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Diving in the Keeling Islands

Stop and stay a while on the Cocos (Keeling) Islands, a little known tourist destination where scuba diving is at its prime. Warm white sand and crystal clear waters await, so don’t miss out!

Diving in the Keeling Islands

Quick facts

Untouched waters are the name of the game on the Cocos (Keeling) Islands. The idyllic setting is unlike any other in the world, and you are almost guaranteed to be one of the only few who have dived in specific locales.

Expect visibility of 25 meters or more, and warm, calm waters. A few favorite dives to check out during your stay are Cabbage Patch and the Garden of Eden. Here, you can see stellar corals and an abundance of marine life. Another favorite is Two Caves, an aptly named swim through.

Head to Direction Island, where the diving is exceptional. This island is uninhabited, and you can dive right off the shore.

When to go

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What to see

Marine life here is off the charts. You can see creatures both large and small, from clams and angelfish to dolphins and manta rays. Be sure to bring your camera, as the animals here seemingly beg to be photographed. You are sure to get some unforgettable pictures on these pristine reefs.

Look closely at the reefs for the colorful array of nudibranchs, whose unique characteristics will blow you away.


For better readability of the table, pass into the landscape mode.

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Made up of 27 coral islands, the Cocos (Keeling) Islands, are a little known Australian destination. The horseshoe shaped atolls are found in the Indian Ocean, a long ways out from Perth, around 1700 miles (2750 kilometers). The islands’ closest neighbors are the Christmas Islands, which are 560 miles (900 kilometers) to the north east. An easy way to remember the destination is that they are about halfway between Australia and Sri Lanka.

Only around 600 people live on the islands and atolls, making for a serene and private locale. The approximately 100 European settlers primarily live on the West Island, while the 500 native Malays live mostly on Home Island.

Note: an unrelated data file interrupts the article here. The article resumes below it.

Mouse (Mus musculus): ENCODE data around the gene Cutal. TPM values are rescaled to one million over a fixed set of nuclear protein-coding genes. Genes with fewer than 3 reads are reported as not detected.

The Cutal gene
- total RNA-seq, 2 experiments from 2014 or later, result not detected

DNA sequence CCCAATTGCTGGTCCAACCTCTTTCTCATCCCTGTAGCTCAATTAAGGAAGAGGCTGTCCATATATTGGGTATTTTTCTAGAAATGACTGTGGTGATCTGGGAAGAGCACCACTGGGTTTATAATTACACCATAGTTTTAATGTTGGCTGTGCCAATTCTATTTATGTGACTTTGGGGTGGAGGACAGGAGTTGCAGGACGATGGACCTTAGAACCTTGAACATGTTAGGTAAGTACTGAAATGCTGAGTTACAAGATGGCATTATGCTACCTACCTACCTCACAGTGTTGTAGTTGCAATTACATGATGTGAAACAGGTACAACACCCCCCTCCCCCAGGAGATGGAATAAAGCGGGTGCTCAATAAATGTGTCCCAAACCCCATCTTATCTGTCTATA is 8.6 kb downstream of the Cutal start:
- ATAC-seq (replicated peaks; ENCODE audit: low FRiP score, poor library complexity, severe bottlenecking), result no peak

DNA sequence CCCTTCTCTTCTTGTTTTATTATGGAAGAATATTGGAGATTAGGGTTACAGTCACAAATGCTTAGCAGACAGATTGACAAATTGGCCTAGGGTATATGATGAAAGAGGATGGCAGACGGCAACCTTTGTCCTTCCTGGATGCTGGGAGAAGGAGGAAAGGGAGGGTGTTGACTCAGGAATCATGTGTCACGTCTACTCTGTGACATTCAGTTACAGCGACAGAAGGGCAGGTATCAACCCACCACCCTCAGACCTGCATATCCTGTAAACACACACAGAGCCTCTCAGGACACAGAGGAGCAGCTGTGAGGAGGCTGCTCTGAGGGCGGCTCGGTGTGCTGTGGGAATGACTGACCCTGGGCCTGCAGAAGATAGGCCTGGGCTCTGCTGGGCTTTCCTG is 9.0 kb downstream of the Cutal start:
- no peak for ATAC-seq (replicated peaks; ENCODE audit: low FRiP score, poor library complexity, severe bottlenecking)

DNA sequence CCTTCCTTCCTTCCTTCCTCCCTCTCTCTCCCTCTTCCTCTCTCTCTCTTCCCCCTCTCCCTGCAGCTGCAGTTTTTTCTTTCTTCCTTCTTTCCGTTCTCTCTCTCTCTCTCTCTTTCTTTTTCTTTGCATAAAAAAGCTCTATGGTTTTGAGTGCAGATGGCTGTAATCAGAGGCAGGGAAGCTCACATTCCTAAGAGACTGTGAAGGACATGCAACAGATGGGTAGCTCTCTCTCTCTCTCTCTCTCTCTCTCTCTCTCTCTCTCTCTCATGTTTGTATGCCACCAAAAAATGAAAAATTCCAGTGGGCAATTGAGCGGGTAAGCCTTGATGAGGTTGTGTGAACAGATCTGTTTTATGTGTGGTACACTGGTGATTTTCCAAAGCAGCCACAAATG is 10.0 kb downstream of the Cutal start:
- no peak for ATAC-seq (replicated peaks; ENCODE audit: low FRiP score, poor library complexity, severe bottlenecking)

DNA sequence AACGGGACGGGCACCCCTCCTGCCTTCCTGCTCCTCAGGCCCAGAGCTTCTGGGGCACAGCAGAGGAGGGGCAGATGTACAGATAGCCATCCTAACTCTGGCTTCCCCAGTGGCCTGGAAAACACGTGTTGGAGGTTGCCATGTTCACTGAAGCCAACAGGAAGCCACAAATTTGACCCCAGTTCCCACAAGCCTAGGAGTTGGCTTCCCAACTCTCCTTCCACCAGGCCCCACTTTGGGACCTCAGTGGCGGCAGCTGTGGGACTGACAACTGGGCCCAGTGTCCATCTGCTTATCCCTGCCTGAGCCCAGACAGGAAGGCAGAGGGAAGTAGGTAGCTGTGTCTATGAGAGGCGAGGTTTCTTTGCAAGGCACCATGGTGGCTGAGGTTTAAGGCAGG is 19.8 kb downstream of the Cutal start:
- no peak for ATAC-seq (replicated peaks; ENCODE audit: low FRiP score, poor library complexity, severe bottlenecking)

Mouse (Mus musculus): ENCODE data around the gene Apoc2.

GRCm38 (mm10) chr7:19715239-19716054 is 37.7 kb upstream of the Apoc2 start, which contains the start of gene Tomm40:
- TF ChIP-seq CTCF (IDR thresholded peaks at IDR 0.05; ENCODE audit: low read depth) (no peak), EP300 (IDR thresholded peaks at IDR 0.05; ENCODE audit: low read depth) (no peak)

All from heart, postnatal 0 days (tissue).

For centuries, the islands have been an excellent transitional stopping ground for sailors on the go. Today, most of the economic income on the island comes from scuba diving and watersports loving tourists. While the islands sustain themselves mostly by fishing and farming, most everything is imported from Australia, and beyond.

Other attractions

After a long day of diving, there’s no need to leave the water. Surfing and windsurfing have caught hold, and paddleboarding is gaining publicity. Out of the crystal blue, go to the Pulu Keeling National Park, where crabs meander through the jungle, dripping with verdant greenery.

Getting there

Fly from Perth twice a week, on a route that goes in a circle from the mainland to the Cocos Islands to Christmas Island.


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Note - Travel to any destination may be adversely affected by conditions including (but not limited) to security, entry and exit requirements, health conditions, local laws and culture, natural disasters and climate. Regardless of your destination, check your local travel advisory board or department for travel advice about that location when planning your trip and again shortly before you leave.

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